This year the Commonwealth’s theme is ‘Towards a Common Future.’

It’s an aspiration, which many would subscribe to but what distinguishes the Commonwealth’s commitment is a focus on making that future fairer for all.

For the Commonwealth fairness is a powerful concept. We invoke it for example in relation to the conduct of elections and the pursuit of a global rules based trading system. But fairness also evokes other words that are keystones for the Commonwealth, like equity and justice. Through these lenses fairness also means, sustainable development and universal human rights.

The Sustainable Development Goals (SDGs) saw the global community agree that we should ‘leave no one behind.’ This means that each of us has a responsibility to each of us and that we all need a say in determining what’s fair. At the Commonwealth Foundation our strapline is ‘More voices for a fairer world’ because we recognise that inclusive, fair and accountable development is best achieved through civic dialogue and participation.

‘The architecture of the SDGs acknowledges that fairness doesn’t just happen – that it requires foundations.’

There is no universal template for achieving fairness within the Commonwealth’s broad vision for plural democracies where all can expect equal treatment. Any definition of fairness should respond to an articulation of people’s needs regardless of their status. The road to fairness is culturally situated and negotiated.

Civil society is an essential part of this mix. It is these voices that can bring the interests and concerns – particularly from those that aren’t usually heard into the public arena, where institutions and policies can respond.  The architecture of the SDGs acknowledges that fairness doesn’t just happen – that it requires foundations. SDG 16 calls for peace, justice and strong institutions. These are the essential building blocks for sustainable development. Policies can signal the intent of institutions to encourage this kind of environment. At their best these policies are driven by or engage with civil society.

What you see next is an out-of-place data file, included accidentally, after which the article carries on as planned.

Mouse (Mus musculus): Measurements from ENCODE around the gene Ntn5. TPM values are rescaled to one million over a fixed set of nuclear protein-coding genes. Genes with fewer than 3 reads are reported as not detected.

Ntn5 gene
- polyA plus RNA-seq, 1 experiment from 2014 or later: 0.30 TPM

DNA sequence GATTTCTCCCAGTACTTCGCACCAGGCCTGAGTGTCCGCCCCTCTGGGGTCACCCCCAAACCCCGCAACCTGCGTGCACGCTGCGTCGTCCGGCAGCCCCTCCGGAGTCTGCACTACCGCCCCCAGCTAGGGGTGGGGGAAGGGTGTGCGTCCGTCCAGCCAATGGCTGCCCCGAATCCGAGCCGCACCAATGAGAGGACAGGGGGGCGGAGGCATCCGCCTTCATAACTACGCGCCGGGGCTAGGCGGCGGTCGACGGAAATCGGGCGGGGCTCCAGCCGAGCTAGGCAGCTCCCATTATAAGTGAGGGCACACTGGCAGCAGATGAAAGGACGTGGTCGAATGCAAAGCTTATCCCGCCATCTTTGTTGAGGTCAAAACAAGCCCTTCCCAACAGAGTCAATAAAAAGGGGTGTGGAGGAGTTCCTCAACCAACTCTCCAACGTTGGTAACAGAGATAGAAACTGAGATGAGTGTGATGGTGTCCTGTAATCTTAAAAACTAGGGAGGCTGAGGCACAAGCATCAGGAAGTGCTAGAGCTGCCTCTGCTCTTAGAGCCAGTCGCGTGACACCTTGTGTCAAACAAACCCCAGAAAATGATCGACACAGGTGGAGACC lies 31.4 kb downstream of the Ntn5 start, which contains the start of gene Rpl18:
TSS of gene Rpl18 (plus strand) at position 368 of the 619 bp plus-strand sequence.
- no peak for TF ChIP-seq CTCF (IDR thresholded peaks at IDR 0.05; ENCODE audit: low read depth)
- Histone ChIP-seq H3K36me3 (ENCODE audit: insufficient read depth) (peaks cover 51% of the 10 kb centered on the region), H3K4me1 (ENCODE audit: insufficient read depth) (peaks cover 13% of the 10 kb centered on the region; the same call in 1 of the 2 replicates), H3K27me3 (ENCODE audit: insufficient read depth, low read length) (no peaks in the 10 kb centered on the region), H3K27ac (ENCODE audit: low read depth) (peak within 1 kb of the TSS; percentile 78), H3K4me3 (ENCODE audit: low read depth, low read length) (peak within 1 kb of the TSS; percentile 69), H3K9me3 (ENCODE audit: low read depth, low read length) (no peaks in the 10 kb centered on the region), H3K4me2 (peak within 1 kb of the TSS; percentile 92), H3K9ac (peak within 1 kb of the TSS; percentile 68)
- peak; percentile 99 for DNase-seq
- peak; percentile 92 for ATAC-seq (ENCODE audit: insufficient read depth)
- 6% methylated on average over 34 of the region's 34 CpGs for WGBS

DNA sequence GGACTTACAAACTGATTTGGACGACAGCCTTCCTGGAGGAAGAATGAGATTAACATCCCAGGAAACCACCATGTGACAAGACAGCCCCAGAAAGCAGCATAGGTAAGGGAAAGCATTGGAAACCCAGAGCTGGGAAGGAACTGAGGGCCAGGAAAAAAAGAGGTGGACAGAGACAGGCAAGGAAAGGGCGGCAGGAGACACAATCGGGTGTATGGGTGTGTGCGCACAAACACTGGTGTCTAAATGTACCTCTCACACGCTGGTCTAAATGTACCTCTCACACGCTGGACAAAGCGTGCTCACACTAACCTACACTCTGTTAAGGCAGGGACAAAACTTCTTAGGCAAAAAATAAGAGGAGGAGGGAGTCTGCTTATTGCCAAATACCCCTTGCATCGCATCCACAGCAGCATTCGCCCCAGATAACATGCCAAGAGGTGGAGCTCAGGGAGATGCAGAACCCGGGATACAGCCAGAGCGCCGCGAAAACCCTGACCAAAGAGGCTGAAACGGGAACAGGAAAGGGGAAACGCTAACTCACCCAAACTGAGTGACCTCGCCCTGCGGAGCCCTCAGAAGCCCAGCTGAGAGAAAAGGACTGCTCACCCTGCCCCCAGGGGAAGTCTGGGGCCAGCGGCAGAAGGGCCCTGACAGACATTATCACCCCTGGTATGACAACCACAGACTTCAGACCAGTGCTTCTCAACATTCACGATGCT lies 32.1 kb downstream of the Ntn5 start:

The Southern African Alliance for Youth Employment is bringing together organisations from seven countries, including trade unions, churches and wider civil society to develop their ideas for policies that get young people working. The Eastern African Sub-Regional Support Initiative for the Advancement of Women is monitoring the commitments of East African governments on gender equality and had been advocating for a regional Gender and Development Bill.

‘An environment that encourages creative expression also has a part to play in enabling citizen voice and establishes a climate for fairness.’

The Commonwealth Human Rights Initiative from India and the Katiba Institute from Kenya are learning from each other to establish and strengthen Right to Information legislation. Transparency International Sri Lanka is doing the same, while the Network for Non-Governmental Organisations is informing the regulatory for civil society in Nigeria.

The Commonwealth Foundation supports these initiatives but also recognises that not all voices get heard through established and institutionalised ways and means. An environment that encourages creative expression also has a part to play in enabling citizen voice and establishes a climate for fairness. Anthologies of writing on small states or the experience of indentured labour encourages each of us to see through the eyes of others. Short films from new directors from Pacific Islands reveal issues of concern to new audiences.

These examples illustrate the ways in which civic voices help to determine what fairness looks like. They deepen our understanding of what fairness needs to deliver and shape the policies that will make it happen. Most importantly they help us to be true to the commitment to leave no one behind by amplifying those that are less heard. Without this, fairness only works for those who get to say what it means for them, leaving others with a sense of grievance and injustice. Governance that is inclusive, delivers development that is inclusive. That’s what we mean by ‘A Common Future’ and it signposts Commonwealth renewal.

Vijay Krishnarayan is Director-General of the Commonwealth Foundation. 

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